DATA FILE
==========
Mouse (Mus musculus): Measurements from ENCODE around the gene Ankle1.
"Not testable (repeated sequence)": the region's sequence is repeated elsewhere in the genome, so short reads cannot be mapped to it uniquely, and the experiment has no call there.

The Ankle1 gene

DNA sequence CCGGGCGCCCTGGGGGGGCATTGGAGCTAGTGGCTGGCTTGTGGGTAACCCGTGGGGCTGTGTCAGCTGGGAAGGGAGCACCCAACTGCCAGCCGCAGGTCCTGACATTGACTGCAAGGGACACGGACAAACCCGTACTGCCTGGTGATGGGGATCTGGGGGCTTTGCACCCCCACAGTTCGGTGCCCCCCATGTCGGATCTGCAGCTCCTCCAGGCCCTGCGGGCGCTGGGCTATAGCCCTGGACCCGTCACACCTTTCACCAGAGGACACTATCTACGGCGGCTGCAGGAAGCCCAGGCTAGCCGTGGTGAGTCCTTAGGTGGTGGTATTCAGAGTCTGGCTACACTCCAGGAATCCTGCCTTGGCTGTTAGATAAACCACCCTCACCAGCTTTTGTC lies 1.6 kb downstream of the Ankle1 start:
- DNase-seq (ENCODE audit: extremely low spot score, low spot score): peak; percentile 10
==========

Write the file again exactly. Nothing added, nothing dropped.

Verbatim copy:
Mouse (Mus musculus): Measurements from ENCODE around the gene Ankle1.
"Not testable (repeated sequence)": the region's sequence is repeated elsewhere in the genome, so short reads cannot be mapped to it uniquely, and the experiment has no call there.

The Ankle1 gene

DNA sequence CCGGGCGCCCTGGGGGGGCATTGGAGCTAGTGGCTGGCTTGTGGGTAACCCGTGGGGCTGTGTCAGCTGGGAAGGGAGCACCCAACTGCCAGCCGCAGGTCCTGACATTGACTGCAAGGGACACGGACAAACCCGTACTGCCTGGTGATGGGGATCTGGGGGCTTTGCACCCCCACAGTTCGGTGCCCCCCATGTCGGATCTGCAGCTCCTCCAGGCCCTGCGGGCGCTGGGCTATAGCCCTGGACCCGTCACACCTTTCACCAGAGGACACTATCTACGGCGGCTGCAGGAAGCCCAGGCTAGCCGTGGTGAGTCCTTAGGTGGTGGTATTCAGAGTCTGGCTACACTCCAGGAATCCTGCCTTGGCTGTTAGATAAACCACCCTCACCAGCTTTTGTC lies 1.6 kb downstream of the Ankle1 start:
- DNase-seq (ENCODE audit: extremely low spot score, low spot score): peak; percentile 10